01/12/2016 - Burgess Hill North News
Labour — Putting Burgess Hill First
Since May 2015, all except two of Burgess Hill’s elected representatives, at Town, District and County levels, are Conservatives — and one of those is an independent who was elected as a Conservative.
This means the Tories have had virtually no opposition, no-one holding them to account, no scrutiny. They have been free to take their decisions unopposed. This cannot be good for democracy and is certainly not good for local people, as we shall see in this issue:
1. Education – cuts all round but money for grammar schools?
2. New River retail development – where are the toilets? Disabled people speak out.
3. Social care – continuing cuts leave the elderly vulnerable.
Our local authorities must be held to account. We need a voice and representation that understands the real needs and concerns of local people. At the next County Council elections in May 2017, this area will be part of Burgess Hill North Division. Labour would provide that voice.
Labour is a positive, responsible alternative
Education – cuts all round but money for grammar schools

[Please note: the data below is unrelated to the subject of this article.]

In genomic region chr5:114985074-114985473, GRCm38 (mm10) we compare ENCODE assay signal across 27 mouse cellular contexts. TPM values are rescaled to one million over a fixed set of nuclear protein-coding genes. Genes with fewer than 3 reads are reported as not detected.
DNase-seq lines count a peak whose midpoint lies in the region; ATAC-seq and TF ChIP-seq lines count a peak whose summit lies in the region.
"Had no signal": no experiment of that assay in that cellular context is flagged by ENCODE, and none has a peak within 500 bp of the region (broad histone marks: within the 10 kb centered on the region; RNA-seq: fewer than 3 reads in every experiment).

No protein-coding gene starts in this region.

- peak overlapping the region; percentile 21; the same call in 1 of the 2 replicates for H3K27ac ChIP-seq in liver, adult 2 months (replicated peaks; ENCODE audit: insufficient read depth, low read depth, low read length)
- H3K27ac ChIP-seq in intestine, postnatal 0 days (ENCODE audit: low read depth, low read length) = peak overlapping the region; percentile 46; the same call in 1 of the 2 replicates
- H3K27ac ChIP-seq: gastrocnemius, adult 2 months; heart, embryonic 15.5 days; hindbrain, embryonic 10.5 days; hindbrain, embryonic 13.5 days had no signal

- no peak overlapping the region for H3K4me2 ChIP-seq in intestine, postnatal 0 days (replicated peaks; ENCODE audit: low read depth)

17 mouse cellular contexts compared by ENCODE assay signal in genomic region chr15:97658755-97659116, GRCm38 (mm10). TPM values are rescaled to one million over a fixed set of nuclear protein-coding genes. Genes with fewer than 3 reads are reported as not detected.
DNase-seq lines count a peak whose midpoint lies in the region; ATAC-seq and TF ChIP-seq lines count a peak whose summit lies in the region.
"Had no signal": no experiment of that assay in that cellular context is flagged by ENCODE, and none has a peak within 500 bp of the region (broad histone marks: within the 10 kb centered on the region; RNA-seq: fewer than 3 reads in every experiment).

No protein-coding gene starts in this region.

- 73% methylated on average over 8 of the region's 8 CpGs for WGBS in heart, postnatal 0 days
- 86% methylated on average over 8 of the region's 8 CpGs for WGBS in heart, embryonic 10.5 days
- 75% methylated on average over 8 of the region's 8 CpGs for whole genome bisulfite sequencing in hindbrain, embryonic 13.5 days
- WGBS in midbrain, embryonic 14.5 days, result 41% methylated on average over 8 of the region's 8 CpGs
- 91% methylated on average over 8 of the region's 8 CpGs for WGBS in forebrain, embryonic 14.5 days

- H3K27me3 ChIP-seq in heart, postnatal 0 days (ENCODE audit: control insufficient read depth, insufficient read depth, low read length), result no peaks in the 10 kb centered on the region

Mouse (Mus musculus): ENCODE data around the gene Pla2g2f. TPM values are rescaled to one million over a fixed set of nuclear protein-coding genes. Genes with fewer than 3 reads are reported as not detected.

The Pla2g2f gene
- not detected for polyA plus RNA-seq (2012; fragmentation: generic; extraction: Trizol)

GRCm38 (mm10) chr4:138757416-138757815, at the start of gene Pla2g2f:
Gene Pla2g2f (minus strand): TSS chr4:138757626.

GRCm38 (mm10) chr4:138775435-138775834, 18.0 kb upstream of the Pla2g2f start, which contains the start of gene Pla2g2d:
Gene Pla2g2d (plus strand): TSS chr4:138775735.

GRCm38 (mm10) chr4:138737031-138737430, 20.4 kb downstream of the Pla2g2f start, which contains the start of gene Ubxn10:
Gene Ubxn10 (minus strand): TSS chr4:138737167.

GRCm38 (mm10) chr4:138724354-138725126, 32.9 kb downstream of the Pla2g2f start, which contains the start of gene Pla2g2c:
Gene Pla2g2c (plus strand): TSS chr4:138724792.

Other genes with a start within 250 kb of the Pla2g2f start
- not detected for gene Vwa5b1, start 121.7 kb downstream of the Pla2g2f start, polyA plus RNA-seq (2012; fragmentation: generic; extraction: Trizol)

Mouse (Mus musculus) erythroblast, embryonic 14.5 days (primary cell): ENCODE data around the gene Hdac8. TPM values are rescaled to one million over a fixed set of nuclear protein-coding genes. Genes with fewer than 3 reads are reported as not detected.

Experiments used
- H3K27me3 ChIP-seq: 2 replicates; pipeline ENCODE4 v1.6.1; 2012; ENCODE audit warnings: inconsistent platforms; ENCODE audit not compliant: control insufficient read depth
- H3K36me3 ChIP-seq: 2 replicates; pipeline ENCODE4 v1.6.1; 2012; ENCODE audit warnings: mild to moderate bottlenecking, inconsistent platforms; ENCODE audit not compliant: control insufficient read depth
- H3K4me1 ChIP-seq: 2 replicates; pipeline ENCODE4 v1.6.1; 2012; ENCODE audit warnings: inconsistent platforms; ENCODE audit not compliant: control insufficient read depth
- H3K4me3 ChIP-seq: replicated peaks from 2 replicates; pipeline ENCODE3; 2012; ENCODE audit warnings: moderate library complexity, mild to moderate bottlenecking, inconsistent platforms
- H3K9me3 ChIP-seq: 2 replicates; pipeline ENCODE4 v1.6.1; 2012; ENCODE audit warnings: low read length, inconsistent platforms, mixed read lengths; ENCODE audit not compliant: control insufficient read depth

Local primary school cuts
The table below shows the cuts facing primary schools in your area by 2020:
Source: WorthLess Campaign – Fair Funding for West Sussex Schools
And yet years of austerity mean that West Sussex schools are already at breaking point, with classes of 36+ and 4½ day weeks talked about. Meanwhile, funding is available for a new system of grammar schools that will benefit a mere 20% of our children. We need a properly-funded education system for all, not grammar schools for a privileged few.
Collapse of Sixth Form Provision in Mid Sussex
With the imminent closure of Central Sussex College in Haywards Heath due to high debts and “the significant savings to be had from reducing the number of campuses” (Sarah Wright, Central Sussex CEO), 16-19-year-olds will now have to incur heavy transport costs to travel outside Mid Sussex for their sixth form education leading to more limited opportunities for 16 year olds.
This is the result of a Tory strategy of moving as many services as possible into the private sector. Education should never be run according to a principle of profit. And the Council have made little effort to step in or to instigate a thorough investigation into exactly what went wrong.
Woodlands Meed – special needs education not spared
In 2010, WSCC made a formal proposal to close two Special Schools at Newick House and Court Meadow and replace them with a new single-site special school for 3-19-year-olds on the Oakmeeds campus at Burgess Hill.
Only part of the new school was built, with promises to complete the rest when funding was available. This left post-14 education at the old Newick House site with dilapidated facilities wholly inadequate for their needs.
Oakmeeds has since become an Academy and WSCC have leased the whole of the campus to the Academy Trust, including the site allocated for the building to complete Woodlands Mead School. This was done without making any provision for their replacement building.